Daddy died 21 years ago. He was one of five boisterous sons of my gregarious barber grandfather and my demanding, determined, assertive, grandmother. The five Shaw boys were a joy to be around. Laughing. Joking. Backrubbing. Teasing. Hugging. Four of them served in the military, each in a different branch: a marine, a soldier, an airman, and a sailor.
Only Uncle Grady is left. He is 81, I think.
We lost Jackie when he was only 47, almost a year before we lost my daddy. Eleven months after Daddy left us at 67, we lost Bill who was only 56. Uncle James held on for another six years.
From my generation were four of my siblings, Jack's two living children, two of Bill's girls, and Grady's son. And of course several spouses. Grandchildren and great-grandchildren of the Shaw boys filled out the 40 or so revellers.
The food, of course, was delicious and plentiful. But the joy came as we gathered the whole crowd into Mother's big den and started telling stories. Everyone participated. One Mama Shaw story elicited another as my aunts and uncle and mother took turns chiming in. We in the next generation told a tale or two from our perspectives. I picked up the shoeshine kit that my daddy carved with his initials 75 years ago and he and Mother saved from the trash heap when Daddy Shaw's barber shop was emptied after his death. We commiserated about enduring the heat in my grandmother's home (She must have had terrible circulatory problems!) and enduring the slave labor that was imposed on those in her charge - though none of us could out work her.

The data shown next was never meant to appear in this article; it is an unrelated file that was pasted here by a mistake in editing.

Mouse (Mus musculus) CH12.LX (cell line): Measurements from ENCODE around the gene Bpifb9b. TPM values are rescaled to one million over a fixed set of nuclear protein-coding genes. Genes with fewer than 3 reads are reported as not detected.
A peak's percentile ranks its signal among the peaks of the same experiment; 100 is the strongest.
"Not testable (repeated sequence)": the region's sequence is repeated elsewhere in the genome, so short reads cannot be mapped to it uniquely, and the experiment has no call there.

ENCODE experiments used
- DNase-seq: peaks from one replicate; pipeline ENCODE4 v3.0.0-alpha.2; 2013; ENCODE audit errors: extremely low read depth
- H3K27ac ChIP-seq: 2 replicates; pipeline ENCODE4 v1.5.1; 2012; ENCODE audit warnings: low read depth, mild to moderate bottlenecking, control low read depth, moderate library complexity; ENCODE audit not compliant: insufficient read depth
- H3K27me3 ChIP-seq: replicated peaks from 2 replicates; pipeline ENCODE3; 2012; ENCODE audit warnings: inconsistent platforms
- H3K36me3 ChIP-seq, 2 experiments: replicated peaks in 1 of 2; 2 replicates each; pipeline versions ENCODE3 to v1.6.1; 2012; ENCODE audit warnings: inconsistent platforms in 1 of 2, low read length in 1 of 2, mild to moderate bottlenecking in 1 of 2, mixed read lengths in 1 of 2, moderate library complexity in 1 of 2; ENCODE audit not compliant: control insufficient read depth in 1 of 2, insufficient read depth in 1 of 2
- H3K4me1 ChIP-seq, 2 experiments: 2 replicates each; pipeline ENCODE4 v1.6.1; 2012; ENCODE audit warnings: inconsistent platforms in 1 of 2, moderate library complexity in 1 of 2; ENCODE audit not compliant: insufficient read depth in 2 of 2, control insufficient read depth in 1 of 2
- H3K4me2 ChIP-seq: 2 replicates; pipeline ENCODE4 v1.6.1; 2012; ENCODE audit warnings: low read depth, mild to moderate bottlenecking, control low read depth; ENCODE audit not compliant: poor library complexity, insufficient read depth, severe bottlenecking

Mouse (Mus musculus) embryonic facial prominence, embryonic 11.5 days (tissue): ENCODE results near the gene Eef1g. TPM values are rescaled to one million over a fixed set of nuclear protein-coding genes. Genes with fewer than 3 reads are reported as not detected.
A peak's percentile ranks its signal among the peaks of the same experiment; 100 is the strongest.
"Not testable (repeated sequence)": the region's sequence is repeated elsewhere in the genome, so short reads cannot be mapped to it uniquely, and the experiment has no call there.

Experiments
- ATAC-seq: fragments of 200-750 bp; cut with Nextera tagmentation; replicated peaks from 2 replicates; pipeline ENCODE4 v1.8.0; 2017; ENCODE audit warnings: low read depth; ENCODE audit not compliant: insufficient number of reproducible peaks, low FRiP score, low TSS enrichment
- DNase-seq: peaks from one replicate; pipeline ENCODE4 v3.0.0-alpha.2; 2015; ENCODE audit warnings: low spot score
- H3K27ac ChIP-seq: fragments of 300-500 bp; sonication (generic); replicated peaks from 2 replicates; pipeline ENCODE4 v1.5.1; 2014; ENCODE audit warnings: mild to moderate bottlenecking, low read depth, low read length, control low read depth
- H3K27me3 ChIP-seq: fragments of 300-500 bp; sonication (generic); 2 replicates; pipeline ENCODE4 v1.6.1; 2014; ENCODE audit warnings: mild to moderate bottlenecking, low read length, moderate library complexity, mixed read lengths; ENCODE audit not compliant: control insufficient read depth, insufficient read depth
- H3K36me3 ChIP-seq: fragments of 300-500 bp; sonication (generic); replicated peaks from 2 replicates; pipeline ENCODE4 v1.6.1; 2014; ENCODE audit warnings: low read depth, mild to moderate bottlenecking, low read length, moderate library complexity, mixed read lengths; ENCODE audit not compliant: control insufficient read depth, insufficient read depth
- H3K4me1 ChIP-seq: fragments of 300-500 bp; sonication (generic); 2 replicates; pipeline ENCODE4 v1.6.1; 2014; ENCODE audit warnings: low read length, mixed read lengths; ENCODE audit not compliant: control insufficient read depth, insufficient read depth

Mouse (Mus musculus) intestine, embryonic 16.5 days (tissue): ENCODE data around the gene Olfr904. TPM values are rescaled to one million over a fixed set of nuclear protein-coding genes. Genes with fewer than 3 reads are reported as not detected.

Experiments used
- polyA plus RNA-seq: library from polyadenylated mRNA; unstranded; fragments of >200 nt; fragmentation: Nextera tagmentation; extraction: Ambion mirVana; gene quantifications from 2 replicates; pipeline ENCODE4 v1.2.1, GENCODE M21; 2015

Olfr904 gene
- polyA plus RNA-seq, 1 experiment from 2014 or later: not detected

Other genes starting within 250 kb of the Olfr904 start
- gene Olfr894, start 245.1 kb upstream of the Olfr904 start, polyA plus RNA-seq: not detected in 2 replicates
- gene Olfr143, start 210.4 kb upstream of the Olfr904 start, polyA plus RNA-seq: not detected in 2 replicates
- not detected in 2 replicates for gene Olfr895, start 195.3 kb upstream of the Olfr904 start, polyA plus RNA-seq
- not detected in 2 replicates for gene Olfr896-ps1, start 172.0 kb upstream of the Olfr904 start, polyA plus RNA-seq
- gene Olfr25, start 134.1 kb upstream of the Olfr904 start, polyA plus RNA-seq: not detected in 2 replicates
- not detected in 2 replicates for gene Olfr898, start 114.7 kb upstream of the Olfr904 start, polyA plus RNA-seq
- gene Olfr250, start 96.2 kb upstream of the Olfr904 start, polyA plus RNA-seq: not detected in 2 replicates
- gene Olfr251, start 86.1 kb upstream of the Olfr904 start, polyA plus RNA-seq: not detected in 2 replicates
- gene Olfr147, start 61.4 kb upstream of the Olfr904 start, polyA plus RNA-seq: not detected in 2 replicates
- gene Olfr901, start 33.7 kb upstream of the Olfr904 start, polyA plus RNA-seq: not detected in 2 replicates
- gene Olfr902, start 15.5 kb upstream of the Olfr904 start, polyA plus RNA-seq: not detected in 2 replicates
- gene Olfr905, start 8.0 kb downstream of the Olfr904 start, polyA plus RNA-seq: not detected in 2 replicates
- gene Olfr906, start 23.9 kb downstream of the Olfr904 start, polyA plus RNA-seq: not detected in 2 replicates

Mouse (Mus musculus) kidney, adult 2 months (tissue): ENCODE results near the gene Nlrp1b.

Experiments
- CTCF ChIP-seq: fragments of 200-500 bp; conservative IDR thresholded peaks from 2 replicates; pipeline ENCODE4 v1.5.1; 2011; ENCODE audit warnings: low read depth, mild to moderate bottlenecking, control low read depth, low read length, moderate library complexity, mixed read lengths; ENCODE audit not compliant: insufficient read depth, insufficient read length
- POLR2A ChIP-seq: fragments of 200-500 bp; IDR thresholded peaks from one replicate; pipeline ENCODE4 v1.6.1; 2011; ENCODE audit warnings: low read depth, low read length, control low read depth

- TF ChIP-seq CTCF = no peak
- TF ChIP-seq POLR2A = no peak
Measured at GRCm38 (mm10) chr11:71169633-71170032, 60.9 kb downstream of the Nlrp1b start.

Swimming Hole story. Debi told the tale of my Daddy's memorable (and aborted) first day of school. Two others of my contributions included: the story of Daddy Shaw jumping prematurely from the train from Atlanta to Conyers and having to walk twenty miles; and reminiscing about pumping the spare barber chair up and down while drinking a six ounce coke filled with ice slivers and a few Tom's peanuts. Grady remembered sliding down the rocks in Botush Creek using a small stone in each hand as guiding outriggers. Eugenia remembered Bill's childhood friend who in later life claimed he was coerced into more work for Mama Shaw than he ever did for his own mother.
No one wanted to break things up! The crowd did not begin to disperse until 5:30 or so. Annie and Jerry live in central Florida and had a two day drive ahead of them!
Uncle Grady called a few minutes ago to express his appreciation and to do a little rehashing of events. I love that man.
Life happens. Our family has had its share of troubles along the way. But I'm awfully glad these are my folks.
There is still material for future reunions. There was not a single mention of Trouble the Boston Terrier or fireworks. Nobody said a word about the day the barber shop burned or the day a cow jumped in the car.